Saturday, May 10, 2014

I am nearly around round 84 of the borders of the Unst Bridal Shawl – establishing the next set of motifs. When one finishes off a set of them, and faces the uneventful rounds that follow, the prospect is blissful. But “uneventful” soon morphs into “tedious”. There are now really an awful lot of stitches, and it seems to be all I can do to get around once-and-a-bit in a day.

I got out that old book and looked at the “Shetland shawl” pattern but am none the wiser. One casts on a number of stitches, a multiple of the lace pattern provided – what multiple, is up to the knitter. One knits for a while, on four needles or two. I was puzzled by the idea of four needles – are we knitting a tube here, to be cut open like Rams & Yowes? I think not. I think the extra needles are just to facilitate more stitches, although it's odd.

Then one might edge the whole thing with a Van Dyke edging, found elsewhere in the book.

Now that I have written that down, I feel it might be interesting to swatch both the lace pattern for the shawl and the edging pattern. For authenticity, stick with Sharon Miller. But this book – 184- something – is half-a-century earlier than the first real Shetland lace printed patterns which Sharon has found.


I got a pot of loose-leaf lettuce sown yesterday, and a trough of courgettes and salad leaves with the occasional nasturtium. The trough was intended for peas, but there were none in the envelope. A click that failed to go through? Courgettes are a rather boring vegetable when it comes to actual eating, but they're more fun than anything to grow. And I think Helen has a Greek recipe for stuffed courgette flowers which doesn't involve deep-fat frying.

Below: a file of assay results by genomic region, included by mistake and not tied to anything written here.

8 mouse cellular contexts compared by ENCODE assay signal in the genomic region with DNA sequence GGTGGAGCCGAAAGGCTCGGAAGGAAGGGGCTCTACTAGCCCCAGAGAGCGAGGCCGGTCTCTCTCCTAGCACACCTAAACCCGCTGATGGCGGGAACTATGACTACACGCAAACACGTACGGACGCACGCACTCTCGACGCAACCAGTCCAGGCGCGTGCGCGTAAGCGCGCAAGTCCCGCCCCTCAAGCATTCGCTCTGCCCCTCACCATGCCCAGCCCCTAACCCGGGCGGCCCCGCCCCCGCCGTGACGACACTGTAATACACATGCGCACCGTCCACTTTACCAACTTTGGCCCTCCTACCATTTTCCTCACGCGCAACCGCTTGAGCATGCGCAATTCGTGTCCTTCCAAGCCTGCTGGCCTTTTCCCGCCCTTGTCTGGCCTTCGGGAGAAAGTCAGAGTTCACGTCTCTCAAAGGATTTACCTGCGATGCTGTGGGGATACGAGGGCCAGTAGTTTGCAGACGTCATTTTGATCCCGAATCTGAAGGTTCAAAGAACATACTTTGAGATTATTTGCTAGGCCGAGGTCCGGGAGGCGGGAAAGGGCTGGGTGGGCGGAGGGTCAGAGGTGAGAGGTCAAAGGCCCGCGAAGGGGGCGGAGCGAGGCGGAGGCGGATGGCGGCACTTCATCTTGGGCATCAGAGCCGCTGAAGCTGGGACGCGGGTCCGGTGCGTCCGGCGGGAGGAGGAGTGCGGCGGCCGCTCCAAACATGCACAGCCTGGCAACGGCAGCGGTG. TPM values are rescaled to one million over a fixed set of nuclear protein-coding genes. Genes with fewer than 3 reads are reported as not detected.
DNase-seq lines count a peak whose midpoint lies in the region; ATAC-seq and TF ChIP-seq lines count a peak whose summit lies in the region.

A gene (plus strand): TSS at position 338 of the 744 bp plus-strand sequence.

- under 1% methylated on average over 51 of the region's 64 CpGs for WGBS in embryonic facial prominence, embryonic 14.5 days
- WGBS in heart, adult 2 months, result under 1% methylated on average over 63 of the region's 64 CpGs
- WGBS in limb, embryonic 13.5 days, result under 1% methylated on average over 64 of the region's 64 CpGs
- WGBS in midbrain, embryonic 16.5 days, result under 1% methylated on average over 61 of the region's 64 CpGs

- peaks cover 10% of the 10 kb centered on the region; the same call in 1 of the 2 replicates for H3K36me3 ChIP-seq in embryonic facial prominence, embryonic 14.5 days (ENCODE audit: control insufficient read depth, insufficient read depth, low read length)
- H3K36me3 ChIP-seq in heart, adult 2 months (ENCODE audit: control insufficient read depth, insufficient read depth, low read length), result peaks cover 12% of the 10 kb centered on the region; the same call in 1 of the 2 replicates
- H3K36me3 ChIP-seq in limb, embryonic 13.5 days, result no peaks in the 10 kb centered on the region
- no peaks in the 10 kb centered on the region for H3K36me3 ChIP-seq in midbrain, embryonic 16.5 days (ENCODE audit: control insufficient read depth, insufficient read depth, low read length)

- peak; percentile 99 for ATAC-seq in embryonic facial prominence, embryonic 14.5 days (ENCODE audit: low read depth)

That leaves a tripod, a curious rusty object which has been at the edge of the kitchen garden in Strathardle forever. I thought it might add interest to the doorstep by adding height. The idea is for more courgettes, which will spill down the sides – but we've got to go to B&Q today in pursuit of one of the bees in my husband's bonnet, so I might be able to seize the opportunity to have a look at their seed-packet rack.


  1. I think mutiple needles were common in the past. Is there not a fantastic huge white cotton petticoat with jaquard beasts and flowers - Dutch, I think - which must have been knitted in this way. ref "The Art of Knitting."

    I'm intrigued by your post-cataract eye-issues - I've just had early stage cataracts diagnosed. Wouldn't you think they could use a plastic which did not go cloudy for this purpose?

    Oh, yes, and your reference to the author of the sheep book as of farming stock. I lived on a sheep farm until I was fourteen. One tends to know a great deal about one's own breed - Cheviots, in our case - but not necessarily about others eg Herdwicks.even though the neighbours kept those.

    1. Anonymous4:00 PM

      Shandy and Jean, I think it is not the plastic that becomes cloudy, but a part of your eye that remains after the cataract surgery. Here is Mayo Clinic's explanation:

      Beverly in NJ

  2. Good luck at B&Q! I'm envious of your horticultural efforts, my garden is much-missed now I am in a flat with no outside space. A pot of parsley on the kitchen windowsill isn't really enough, unfortunately.

  3. Having googled to find that courgettes are known here as zucchini, I need to say: the blossoms are delicious stuffed with cheese and deep-fried, but the squash themselves tend to produce way too much produce. A joke here is if you have one plant you will eventually resort to ringing people's doorbells, dropping off a bag of zucchini and running.